Sci-Fi

Fritz Lang – Metropolis [Full Version 2010] (1927)

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“Metropolis is not one film, Metropolis is two films joined by the belly, but with divergent, indeed extremely antagonistic, spiritual needs. Those who consider the cinema as a discreet teller of tales, will suffer a profound disillusion with Metropolis. Whait it tells us is trivial, pretentious, pedantic, hackneyed romanticism. But if we put before the story the plastic-photogenic basis of the film, then Metropolis will come up to any standards, will overwhelm us as the most marvelous picture book imaginable.”
— Luis Buñuel: Metropolis. In: Great Film Directors. Edited by Leo Braudy, Morris Dickstein. New York 1978, p. 590 Read More »

Chris Marker – La Jetée (1962)

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Review (taken from Turner Classic Movies)

Quote:
“This is the story of a man marked by an image of his childhood,” begins La Jetee (1962), one of the most instantly recognizable and acclaimed short films ever made. Using only still photographs, voiceover narration, sound effects and music, it tells the story of a World War III survivor whose vivid memories make him the subject of time travel experiments. In only one shot of the film–that of “the Woman” opening her eyes in the morning–does the image move. Through such deceptively simple means Chris Marker explores the paradoxes of time travel and, on a deeper philosophical level, the relationships between image and memory, and word and image. Read More »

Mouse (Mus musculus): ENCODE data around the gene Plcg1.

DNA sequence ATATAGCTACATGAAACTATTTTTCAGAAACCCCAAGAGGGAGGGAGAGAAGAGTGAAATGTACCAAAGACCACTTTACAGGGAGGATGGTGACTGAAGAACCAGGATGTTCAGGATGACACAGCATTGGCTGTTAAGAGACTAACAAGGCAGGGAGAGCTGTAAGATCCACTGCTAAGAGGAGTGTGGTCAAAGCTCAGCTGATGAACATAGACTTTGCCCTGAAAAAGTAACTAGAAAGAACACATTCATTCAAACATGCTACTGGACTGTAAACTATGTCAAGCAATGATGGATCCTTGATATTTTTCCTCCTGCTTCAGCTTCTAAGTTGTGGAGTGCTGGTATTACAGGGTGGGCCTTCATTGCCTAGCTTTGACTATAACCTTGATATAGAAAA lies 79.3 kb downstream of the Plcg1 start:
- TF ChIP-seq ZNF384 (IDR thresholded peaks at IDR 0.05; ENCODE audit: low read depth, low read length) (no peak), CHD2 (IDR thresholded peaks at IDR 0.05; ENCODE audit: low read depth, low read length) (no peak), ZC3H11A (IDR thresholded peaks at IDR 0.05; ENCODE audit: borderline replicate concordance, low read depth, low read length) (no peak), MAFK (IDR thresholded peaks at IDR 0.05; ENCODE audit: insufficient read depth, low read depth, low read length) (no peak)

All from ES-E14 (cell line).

Marek Piestrak – Klatwa Doliny Wezy AKA Curse of Snakes Valley (1987)


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An ex marine (Traven), a Polish professor (Tarnas) and a French journalist (Christine) are on the hunt for a treasure in this great Polish b-movie flick. Actually most of the contemporary Polish movies suck. But this one sucks so bad, that it’s enjoyable. You’ve got all the possible cliches here, plus cheesy stop-motion special effects, plus cheesy dialogues, plus nice landscapes, plus nice cast with some big names (Roman Wilhelmi, Leon Niemczyk and recently deceased Ewa Salacka). Polish-Soviet production, shot in Viet Nam/Paris. If you wet your pants watching the Nazis in the first Indiana Jones, who melted after opening the Ark, grab this one. Read More »

Aleksandr Sokurov – Dni Zatmenija AKA The Days Of Eclipse (1988)


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Loosely based on a science fiction story by the Strugatsky brothers. The film tells the story about a young scientist who travels to a poor provincial town in Central Asia to do research on the Russian Orthodox church. Mysterious forces, unbearable heat, strange people, a conversation with a dead friend and aliens disturb his research. Read More »

Hugo Santiago – Invasión (1969)

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from IMDB:
a “missing piece” in the puzzle of 60’s cinema,
10/10
Author: l-c-a-161-582869 from Canada